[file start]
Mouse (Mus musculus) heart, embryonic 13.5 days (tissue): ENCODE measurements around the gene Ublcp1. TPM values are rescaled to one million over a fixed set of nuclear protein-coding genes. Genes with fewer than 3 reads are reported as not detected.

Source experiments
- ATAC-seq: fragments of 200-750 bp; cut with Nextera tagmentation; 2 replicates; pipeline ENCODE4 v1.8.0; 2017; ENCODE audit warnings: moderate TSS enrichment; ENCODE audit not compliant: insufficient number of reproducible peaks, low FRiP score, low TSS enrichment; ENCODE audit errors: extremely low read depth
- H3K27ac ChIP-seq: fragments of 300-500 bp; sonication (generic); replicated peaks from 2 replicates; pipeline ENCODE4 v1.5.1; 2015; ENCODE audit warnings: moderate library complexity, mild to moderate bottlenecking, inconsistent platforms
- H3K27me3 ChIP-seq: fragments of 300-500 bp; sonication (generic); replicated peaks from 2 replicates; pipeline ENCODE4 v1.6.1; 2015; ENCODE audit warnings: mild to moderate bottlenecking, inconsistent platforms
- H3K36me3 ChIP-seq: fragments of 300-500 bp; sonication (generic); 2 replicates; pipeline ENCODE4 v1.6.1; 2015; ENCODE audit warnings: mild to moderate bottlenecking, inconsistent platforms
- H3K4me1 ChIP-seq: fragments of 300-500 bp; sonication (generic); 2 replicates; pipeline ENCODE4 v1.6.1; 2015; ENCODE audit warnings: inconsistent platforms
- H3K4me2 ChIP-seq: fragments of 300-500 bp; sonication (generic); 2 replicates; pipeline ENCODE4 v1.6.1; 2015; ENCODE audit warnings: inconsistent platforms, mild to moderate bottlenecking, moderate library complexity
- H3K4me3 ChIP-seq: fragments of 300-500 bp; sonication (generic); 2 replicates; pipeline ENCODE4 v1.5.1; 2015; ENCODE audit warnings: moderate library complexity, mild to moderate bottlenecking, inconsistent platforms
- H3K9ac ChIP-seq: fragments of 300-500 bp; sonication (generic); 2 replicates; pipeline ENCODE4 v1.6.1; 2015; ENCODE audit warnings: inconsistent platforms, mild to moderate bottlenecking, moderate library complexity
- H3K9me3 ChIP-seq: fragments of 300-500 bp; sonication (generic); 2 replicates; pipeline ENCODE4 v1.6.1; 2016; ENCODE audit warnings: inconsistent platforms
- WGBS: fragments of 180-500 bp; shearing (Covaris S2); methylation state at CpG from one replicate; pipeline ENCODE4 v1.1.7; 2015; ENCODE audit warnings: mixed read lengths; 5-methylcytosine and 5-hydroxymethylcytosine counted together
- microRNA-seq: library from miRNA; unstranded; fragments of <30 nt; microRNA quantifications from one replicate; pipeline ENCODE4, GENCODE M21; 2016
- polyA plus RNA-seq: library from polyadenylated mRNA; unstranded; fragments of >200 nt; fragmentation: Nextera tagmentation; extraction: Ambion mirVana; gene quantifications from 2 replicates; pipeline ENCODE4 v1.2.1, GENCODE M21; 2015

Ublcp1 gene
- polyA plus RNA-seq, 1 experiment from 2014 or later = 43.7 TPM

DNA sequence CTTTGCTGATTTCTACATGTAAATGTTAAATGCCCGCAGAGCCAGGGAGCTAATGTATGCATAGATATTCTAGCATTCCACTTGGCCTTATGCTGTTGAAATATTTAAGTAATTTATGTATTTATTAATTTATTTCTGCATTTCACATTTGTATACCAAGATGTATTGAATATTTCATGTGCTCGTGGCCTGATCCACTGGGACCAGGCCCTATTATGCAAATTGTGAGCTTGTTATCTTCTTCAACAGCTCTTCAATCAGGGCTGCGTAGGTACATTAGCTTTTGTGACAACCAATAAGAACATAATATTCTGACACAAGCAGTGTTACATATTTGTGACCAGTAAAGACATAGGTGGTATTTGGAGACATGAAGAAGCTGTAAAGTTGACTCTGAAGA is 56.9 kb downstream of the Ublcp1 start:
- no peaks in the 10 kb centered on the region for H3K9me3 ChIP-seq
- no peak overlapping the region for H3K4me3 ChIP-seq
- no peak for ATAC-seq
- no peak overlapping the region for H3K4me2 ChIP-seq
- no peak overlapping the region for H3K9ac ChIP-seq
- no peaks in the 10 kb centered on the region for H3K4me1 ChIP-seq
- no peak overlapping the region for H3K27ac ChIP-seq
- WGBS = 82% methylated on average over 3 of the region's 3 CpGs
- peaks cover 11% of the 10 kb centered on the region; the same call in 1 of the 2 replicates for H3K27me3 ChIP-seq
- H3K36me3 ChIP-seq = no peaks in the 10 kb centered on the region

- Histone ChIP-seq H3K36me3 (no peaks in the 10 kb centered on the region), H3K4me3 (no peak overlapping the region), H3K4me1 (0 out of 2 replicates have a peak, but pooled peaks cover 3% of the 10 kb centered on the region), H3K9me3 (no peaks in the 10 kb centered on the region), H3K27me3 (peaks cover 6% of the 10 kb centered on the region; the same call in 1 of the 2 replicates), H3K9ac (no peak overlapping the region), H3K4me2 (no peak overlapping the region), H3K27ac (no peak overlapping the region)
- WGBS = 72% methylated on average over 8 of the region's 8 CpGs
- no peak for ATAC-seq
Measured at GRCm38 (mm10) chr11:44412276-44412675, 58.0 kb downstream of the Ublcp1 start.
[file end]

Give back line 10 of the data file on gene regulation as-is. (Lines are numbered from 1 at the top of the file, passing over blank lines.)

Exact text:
- H3K9ac ChIP-seq: fragments of 300-500 bp; sonication (generic); 2 replicates; pipeline ENCODE4 v1.6.1; 2015; ENCODE audit warnings: inconsistent platforms, mild to moderate bottlenecking, moderate library complexity